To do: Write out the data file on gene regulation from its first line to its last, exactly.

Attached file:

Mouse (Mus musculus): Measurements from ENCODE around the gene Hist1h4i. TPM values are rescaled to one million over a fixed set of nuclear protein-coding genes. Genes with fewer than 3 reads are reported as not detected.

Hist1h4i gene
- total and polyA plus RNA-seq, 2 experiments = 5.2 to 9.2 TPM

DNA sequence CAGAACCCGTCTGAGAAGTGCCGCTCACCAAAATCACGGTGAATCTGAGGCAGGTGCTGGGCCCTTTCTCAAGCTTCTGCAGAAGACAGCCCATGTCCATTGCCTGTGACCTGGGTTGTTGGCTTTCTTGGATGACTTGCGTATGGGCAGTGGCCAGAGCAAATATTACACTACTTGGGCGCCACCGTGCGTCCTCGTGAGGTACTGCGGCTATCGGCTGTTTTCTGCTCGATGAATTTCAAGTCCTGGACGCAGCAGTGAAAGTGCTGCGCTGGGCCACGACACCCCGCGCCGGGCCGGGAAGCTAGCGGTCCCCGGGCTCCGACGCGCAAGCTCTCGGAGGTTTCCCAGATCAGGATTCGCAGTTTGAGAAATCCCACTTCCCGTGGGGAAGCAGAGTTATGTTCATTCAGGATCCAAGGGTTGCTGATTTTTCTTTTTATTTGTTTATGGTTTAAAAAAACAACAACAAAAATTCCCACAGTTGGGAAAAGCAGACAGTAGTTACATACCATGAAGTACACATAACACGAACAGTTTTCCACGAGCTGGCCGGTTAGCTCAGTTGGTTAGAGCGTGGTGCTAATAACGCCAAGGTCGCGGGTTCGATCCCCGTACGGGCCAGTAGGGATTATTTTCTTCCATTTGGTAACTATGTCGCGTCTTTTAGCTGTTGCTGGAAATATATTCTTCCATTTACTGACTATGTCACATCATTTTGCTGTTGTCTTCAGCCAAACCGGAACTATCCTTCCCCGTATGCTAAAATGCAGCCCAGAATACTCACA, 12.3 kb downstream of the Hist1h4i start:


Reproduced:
Mouse (Mus musculus): Measurements from ENCODE around the gene Hist1h4i. TPM values are rescaled to one million over a fixed set of nuclear protein-coding genes. Genes with fewer than 3 reads are reported as not detected.

Hist1h4i gene
- total and polyA plus RNA-seq, 2 experiments = 5.2 to 9.2 TPM

DNA sequence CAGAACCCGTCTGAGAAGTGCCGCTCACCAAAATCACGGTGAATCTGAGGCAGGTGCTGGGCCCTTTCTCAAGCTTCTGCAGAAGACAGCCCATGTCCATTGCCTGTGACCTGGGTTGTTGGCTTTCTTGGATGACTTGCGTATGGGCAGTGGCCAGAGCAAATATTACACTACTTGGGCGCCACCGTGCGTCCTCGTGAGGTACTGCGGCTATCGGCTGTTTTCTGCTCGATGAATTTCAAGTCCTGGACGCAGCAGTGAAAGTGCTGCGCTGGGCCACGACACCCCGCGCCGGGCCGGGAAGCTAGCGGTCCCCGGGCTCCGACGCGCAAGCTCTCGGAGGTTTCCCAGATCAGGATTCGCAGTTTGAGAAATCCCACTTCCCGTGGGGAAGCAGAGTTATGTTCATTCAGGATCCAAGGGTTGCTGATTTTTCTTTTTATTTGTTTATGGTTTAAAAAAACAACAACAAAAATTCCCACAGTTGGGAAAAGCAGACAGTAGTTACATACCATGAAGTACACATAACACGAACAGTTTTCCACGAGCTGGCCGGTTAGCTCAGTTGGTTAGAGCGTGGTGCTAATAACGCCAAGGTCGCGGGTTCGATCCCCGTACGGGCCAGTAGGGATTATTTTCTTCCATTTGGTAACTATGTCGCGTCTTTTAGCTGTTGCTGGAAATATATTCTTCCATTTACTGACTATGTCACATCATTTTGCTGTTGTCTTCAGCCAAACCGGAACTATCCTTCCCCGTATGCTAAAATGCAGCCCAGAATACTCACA, 12.3 kb downstream of the Hist1h4i start: